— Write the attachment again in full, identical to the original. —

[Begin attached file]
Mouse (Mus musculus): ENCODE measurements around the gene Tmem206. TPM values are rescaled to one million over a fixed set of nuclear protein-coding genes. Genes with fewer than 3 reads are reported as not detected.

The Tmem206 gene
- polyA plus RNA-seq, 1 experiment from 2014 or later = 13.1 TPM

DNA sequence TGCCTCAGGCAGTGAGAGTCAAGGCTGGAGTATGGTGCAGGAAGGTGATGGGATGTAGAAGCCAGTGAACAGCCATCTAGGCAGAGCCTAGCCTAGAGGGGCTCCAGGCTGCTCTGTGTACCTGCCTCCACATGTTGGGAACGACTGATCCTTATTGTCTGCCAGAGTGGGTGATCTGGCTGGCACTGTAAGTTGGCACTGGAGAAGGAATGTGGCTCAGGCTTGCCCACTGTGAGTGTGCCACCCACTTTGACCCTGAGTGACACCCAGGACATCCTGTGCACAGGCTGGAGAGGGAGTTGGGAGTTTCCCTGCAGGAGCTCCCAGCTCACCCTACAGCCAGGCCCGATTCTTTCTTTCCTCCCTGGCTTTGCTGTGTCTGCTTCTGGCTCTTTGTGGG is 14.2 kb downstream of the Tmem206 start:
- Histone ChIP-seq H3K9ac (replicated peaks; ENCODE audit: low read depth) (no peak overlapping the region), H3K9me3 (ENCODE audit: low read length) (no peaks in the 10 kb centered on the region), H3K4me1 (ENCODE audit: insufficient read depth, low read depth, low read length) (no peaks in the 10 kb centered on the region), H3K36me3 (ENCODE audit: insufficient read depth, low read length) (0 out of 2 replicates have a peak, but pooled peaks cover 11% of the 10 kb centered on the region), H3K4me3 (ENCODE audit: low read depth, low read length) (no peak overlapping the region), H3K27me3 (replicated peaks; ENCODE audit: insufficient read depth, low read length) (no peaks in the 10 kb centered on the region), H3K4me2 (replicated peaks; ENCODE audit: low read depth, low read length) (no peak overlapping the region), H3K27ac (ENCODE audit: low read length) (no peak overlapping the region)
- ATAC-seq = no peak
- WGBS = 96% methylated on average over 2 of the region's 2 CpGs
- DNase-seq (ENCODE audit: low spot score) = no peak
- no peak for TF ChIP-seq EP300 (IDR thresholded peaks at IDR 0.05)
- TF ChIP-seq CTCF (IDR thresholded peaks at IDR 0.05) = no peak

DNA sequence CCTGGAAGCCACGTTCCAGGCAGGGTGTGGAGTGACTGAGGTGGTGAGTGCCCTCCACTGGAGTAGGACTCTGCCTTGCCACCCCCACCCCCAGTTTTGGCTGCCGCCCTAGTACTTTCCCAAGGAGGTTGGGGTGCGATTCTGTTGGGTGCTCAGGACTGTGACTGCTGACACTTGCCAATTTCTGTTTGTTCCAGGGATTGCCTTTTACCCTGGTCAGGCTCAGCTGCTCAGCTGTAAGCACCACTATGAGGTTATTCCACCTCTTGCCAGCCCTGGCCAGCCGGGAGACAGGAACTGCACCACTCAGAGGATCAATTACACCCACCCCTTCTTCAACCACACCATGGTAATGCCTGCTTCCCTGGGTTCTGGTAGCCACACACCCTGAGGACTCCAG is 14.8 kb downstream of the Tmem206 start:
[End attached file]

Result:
Mouse (Mus musculus): ENCODE measurements around the gene Tmem206. TPM values are rescaled to one million over a fixed set of nuclear protein-coding genes. Genes with fewer than 3 reads are reported as not detected.

The Tmem206 gene
- polyA plus RNA-seq, 1 experiment from 2014 or later = 13.1 TPM

DNA sequence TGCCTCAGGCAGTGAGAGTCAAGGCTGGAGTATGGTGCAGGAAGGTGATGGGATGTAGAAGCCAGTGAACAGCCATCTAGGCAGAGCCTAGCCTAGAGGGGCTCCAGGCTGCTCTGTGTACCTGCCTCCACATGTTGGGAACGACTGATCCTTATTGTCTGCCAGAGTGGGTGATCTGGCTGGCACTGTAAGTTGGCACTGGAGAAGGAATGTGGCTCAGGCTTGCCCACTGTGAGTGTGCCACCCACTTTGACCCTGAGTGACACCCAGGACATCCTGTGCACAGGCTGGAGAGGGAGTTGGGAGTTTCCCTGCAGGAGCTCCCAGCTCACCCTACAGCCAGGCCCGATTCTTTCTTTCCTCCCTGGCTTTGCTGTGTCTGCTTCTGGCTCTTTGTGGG is 14.2 kb downstream of the Tmem206 start:
- Histone ChIP-seq H3K9ac (replicated peaks; ENCODE audit: low read depth) (no peak overlapping the region), H3K9me3 (ENCODE audit: low read length) (no peaks in the 10 kb centered on the region), H3K4me1 (ENCODE audit: insufficient read depth, low read depth, low read length) (no peaks in the 10 kb centered on the region), H3K36me3 (ENCODE audit: insufficient read depth, low read length) (0 out of 2 replicates have a peak, but pooled peaks cover 11% of the 10 kb centered on the region), H3K4me3 (ENCODE audit: low read depth, low read length) (no peak overlapping the region), H3K27me3 (replicated peaks; ENCODE audit: insufficient read depth, low read length) (no peaks in the 10 kb centered on the region), H3K4me2 (replicated peaks; ENCODE audit: low read depth, low read length) (no peak overlapping the region), H3K27ac (ENCODE audit: low read length) (no peak overlapping the region)
- ATAC-seq = no peak
- WGBS = 96% methylated on average over 2 of the region's 2 CpGs
- DNase-seq (ENCODE audit: low spot score) = no peak
- no peak for TF ChIP-seq EP300 (IDR thresholded peaks at IDR 0.05)
- TF ChIP-seq CTCF (IDR thresholded peaks at IDR 0.05) = no peak

DNA sequence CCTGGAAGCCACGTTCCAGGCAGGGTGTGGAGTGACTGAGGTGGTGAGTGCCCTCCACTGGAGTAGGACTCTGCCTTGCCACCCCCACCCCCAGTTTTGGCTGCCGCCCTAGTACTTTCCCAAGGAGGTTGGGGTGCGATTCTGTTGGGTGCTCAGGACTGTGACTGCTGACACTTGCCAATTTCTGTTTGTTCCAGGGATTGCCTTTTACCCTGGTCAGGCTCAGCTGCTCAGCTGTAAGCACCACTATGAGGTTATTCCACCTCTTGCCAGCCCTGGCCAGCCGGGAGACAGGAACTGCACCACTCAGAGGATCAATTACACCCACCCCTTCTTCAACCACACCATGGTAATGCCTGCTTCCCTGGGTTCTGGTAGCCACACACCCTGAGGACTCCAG is 14.8 kb downstream of the Tmem206 start: